Policy causes uproar

 

 

By Sarah Small

In anticipation of the election, University administration distributed a newsletter clarifying acceptable political participation that sparked concern among faculty and University employees.

The ‘Ethics Matters’ newsletter was sent to all University employees Sept. 18 and clarified a state law that regulates political activity for all state employees. Tom Hardy, spokesman for the University, said the newsletter was to answer questions faculty had about the law and how it applied to them on campus; however, many interpreted it as a violation of First Amendment rights.

“Faculty should exercise common sense, and it is unlikely that anyone will get busted for anything,” Hardy said.

A group of teaching assistants, led by Dan Colson, a teaching assistant and graduate student, organized a Barack Obama rally on the Quad to protest the policy interpretation.

“In short, this rally is an act of civil disobedience to demonstrate to whoever writes these policies that they don’t own our bodies or our minds,” Colson said.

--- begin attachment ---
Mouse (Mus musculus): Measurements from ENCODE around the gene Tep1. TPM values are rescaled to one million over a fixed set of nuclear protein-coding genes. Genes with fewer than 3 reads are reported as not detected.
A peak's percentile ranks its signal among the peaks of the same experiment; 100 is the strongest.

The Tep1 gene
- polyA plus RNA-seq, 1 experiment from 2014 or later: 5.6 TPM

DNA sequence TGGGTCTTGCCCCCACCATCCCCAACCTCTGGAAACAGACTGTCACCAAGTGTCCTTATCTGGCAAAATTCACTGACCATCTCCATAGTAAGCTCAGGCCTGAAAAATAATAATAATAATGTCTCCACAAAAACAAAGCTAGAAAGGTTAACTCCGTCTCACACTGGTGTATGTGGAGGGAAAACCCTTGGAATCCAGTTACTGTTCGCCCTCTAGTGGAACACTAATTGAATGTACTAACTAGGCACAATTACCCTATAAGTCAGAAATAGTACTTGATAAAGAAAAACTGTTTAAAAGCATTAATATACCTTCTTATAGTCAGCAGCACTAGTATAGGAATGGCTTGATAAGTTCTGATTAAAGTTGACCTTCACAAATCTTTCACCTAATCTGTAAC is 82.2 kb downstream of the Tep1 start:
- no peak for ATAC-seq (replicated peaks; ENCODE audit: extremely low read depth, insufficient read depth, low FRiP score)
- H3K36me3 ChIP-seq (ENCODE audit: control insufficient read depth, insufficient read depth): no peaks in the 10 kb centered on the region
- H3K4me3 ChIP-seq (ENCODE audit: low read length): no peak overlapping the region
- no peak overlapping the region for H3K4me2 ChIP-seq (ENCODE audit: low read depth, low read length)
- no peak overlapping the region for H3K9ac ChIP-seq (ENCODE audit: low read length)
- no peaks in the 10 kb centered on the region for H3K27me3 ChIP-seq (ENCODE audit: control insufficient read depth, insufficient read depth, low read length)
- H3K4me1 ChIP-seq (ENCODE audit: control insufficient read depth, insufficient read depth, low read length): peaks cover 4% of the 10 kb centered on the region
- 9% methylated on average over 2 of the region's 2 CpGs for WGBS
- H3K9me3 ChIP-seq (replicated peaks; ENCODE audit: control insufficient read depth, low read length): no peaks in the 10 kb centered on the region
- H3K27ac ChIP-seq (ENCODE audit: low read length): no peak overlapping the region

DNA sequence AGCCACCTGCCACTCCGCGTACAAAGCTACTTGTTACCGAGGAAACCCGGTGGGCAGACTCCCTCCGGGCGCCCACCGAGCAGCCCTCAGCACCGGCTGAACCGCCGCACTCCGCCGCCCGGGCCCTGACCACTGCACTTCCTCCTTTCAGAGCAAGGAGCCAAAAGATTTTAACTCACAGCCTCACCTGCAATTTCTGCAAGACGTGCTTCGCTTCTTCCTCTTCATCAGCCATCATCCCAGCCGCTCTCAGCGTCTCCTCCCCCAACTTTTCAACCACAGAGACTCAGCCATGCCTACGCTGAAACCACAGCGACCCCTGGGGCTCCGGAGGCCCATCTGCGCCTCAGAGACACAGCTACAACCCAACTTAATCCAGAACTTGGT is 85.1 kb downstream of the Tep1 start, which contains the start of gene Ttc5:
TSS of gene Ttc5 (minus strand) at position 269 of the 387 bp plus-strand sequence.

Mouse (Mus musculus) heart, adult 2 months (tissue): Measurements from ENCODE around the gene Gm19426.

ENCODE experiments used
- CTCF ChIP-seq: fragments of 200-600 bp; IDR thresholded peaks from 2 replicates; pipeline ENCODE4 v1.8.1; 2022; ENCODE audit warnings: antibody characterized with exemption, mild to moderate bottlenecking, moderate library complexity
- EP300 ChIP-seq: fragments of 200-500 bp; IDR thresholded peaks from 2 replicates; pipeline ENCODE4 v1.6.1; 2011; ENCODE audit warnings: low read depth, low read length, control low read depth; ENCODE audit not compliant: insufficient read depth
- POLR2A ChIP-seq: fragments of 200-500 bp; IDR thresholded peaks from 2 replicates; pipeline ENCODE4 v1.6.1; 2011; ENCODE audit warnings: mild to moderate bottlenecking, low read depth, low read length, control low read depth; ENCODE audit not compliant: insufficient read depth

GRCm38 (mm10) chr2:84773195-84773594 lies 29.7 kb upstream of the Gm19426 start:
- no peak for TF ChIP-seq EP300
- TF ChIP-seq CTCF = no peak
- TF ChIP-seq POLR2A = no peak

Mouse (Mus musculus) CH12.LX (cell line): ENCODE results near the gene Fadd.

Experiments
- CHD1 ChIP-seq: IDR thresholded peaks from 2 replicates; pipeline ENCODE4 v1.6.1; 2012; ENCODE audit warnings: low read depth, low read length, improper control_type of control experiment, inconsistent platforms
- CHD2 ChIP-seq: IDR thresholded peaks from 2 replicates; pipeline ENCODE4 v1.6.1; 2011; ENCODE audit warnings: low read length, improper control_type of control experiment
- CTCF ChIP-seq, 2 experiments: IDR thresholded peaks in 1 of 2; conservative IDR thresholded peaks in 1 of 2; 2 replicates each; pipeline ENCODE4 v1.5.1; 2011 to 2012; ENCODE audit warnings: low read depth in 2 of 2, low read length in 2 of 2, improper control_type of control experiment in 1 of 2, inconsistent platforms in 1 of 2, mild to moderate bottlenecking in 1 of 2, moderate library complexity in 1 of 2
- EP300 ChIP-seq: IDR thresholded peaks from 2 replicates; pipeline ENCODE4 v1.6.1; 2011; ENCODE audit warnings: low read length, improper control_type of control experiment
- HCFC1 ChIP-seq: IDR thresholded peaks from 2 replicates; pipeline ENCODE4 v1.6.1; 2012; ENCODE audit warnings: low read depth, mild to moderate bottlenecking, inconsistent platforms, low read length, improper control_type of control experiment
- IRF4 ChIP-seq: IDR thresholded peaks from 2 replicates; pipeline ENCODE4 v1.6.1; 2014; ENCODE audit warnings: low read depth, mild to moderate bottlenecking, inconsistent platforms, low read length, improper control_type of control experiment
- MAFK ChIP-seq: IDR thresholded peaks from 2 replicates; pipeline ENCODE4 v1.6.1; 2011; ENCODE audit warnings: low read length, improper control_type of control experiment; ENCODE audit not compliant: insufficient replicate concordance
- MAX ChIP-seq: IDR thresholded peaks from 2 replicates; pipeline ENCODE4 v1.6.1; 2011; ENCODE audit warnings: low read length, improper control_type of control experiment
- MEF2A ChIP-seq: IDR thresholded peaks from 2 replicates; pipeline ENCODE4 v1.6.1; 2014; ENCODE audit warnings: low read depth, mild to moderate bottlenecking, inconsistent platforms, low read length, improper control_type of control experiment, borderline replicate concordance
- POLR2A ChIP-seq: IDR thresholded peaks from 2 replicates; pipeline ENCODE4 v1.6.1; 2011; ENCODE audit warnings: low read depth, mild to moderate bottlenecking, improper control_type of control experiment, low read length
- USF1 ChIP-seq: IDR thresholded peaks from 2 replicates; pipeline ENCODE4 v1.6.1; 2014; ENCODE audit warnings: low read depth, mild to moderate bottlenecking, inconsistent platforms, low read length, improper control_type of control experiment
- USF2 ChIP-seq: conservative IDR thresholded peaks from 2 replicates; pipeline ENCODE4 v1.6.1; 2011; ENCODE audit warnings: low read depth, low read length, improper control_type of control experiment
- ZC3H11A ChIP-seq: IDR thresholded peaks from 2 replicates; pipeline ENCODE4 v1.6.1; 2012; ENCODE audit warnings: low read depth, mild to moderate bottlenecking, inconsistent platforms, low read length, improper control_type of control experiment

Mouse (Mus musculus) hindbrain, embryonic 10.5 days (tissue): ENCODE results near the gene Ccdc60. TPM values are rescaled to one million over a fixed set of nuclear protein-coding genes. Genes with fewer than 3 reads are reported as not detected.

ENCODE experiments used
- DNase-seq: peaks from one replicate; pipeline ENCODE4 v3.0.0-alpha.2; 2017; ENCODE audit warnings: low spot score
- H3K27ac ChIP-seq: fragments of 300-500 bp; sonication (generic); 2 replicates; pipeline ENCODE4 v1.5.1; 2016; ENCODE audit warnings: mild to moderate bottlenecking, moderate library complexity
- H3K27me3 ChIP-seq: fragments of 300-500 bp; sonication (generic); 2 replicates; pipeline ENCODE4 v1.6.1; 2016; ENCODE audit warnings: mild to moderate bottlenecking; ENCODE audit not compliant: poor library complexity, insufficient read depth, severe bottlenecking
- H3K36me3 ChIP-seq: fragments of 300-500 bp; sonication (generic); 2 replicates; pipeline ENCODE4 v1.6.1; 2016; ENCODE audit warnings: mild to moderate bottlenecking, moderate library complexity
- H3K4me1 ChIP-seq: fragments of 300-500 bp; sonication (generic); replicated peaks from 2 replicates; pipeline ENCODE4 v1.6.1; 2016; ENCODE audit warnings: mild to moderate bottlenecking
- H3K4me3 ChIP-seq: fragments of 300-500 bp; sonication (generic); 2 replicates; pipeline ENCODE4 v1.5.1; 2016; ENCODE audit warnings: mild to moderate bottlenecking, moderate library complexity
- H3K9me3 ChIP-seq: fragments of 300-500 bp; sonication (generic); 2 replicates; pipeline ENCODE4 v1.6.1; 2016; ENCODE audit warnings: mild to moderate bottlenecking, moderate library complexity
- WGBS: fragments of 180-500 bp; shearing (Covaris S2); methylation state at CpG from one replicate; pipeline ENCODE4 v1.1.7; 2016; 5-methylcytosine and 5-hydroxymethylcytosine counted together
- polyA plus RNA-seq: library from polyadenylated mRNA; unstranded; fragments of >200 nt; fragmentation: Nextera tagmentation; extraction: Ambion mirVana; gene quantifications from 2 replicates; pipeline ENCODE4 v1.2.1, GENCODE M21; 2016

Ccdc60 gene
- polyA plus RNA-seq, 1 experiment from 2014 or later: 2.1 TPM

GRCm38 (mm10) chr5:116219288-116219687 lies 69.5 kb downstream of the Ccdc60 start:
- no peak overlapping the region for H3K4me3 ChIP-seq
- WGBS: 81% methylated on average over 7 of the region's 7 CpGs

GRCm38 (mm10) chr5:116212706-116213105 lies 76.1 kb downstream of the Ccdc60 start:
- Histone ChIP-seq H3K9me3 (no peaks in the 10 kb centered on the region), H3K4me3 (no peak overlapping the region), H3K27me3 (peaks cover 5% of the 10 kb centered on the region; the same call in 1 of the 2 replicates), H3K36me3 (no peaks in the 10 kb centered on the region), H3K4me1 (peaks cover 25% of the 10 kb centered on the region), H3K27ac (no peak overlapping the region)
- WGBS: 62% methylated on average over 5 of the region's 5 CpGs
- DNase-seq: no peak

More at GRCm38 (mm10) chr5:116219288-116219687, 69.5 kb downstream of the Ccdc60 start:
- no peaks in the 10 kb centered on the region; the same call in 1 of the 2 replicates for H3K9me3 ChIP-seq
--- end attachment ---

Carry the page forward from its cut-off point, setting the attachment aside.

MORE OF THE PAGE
After receiving criticisms from several different organizations, including the American Civil Liberties Union and the Graduate Employees Organization, President B. Joseph White sent an e-mail to the entire campus Oct. 6 that re-clarified the newsletter.

“The president decided the ‘Ethics Matters’ newsletter had parts that were overly broad as it applied to everyday life,” Hardy said.

The e-mail stated that employees can attend partisan rallies when not on University time, may wear partisan buttons or T-shirts when not in the workplace or on University time, and they may display partisan bumper stickers on their cars.

In his e-mail, president White essentially appeased unhappy University employees.

What to look for next semester:

Although concern with proper partisan activity has diminished since the conclusion of the election, the issues sparked from the ‘Ethics Matters’ newsletters continue to persist. The newsletter has given the University of Illinois the reputation of ignoring freedom of speech rights for its employees. Disregard for First Amendment rights on the University has been discussed at multiple meetings following October’s controversy, including at Urbana-Champaign Senate meetings. Also, different institutions have spoken about the necessity for an effort to redefine the state law.